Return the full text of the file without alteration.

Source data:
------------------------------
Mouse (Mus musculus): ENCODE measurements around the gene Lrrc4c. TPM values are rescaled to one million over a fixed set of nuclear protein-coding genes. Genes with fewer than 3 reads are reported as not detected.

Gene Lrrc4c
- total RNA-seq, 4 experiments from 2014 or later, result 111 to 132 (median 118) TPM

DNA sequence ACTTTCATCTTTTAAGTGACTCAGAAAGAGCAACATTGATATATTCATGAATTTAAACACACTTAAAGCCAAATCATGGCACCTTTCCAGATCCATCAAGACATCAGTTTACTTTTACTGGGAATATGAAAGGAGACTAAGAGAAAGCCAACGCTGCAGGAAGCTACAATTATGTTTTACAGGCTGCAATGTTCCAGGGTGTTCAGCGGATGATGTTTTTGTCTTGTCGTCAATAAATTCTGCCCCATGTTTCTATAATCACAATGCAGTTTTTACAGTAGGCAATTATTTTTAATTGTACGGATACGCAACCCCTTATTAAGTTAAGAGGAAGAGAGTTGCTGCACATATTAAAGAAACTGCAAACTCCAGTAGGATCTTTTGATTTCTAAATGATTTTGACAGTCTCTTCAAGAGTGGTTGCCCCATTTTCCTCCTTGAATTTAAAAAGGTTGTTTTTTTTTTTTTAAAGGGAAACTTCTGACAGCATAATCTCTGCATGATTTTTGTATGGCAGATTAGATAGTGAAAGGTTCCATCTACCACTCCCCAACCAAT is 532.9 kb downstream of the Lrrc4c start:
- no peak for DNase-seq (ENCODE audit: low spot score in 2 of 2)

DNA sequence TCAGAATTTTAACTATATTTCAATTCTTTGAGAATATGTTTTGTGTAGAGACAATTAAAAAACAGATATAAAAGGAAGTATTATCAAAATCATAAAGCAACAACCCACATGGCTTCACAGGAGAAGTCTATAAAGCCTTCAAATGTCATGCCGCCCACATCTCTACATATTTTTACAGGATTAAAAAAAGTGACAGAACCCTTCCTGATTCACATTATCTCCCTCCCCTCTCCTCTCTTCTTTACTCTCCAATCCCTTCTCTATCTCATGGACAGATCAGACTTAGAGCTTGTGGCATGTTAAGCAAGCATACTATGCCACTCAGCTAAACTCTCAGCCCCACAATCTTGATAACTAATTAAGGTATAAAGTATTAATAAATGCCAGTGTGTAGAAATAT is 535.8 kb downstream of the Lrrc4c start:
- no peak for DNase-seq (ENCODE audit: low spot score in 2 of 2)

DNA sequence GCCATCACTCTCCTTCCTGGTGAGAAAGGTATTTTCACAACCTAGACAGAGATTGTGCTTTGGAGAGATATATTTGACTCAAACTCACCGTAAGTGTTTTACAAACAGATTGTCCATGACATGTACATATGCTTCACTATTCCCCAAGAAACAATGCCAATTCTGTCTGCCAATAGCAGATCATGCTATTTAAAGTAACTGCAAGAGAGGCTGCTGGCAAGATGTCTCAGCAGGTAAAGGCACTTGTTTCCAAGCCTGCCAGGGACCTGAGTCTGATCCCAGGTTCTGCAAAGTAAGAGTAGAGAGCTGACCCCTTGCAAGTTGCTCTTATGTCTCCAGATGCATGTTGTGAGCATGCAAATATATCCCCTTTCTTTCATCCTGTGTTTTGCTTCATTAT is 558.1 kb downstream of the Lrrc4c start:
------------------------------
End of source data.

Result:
Mouse (Mus musculus): ENCODE measurements around the gene Lrrc4c. TPM values are rescaled to one million over a fixed set of nuclear protein-coding genes. Genes with fewer than 3 reads are reported as not detected.

Gene Lrrc4c
- total RNA-seq, 4 experiments from 2014 or later, result 111 to 132 (median 118) TPM

DNA sequence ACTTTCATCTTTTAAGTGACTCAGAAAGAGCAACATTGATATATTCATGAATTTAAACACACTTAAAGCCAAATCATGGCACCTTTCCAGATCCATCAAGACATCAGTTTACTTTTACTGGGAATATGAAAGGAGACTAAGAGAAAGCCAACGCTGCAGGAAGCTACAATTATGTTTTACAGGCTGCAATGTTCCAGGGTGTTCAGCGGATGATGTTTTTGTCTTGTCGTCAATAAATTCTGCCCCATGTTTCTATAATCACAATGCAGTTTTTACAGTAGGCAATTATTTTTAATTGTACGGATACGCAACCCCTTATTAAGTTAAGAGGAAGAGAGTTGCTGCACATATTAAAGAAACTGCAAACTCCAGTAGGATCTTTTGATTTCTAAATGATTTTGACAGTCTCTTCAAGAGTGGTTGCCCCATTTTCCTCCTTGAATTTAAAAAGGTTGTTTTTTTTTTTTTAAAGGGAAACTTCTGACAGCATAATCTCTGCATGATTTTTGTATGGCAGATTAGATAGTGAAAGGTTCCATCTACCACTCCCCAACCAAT is 532.9 kb downstream of the Lrrc4c start:
- no peak for DNase-seq (ENCODE audit: low spot score in 2 of 2)

DNA sequence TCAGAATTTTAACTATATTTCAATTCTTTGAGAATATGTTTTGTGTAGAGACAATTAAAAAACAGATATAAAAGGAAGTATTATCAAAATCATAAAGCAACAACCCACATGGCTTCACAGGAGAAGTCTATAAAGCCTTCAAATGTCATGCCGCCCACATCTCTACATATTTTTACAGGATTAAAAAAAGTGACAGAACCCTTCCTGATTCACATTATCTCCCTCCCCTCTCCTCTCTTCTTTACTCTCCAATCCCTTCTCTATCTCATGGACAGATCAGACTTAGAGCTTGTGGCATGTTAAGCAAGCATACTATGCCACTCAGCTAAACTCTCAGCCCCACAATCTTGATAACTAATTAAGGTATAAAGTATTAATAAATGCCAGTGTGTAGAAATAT is 535.8 kb downstream of the Lrrc4c start:
- no peak for DNase-seq (ENCODE audit: low spot score in 2 of 2)

DNA sequence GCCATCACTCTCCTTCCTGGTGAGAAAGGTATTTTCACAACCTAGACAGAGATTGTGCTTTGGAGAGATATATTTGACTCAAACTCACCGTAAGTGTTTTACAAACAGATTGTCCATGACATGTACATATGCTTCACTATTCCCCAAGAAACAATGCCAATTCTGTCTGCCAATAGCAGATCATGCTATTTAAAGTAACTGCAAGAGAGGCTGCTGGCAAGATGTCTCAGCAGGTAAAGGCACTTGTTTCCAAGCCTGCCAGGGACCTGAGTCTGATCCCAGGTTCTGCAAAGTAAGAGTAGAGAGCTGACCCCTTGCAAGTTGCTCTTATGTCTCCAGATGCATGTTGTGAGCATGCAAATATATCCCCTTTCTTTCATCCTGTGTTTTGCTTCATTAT is 558.1 kb downstream of the Lrrc4c start: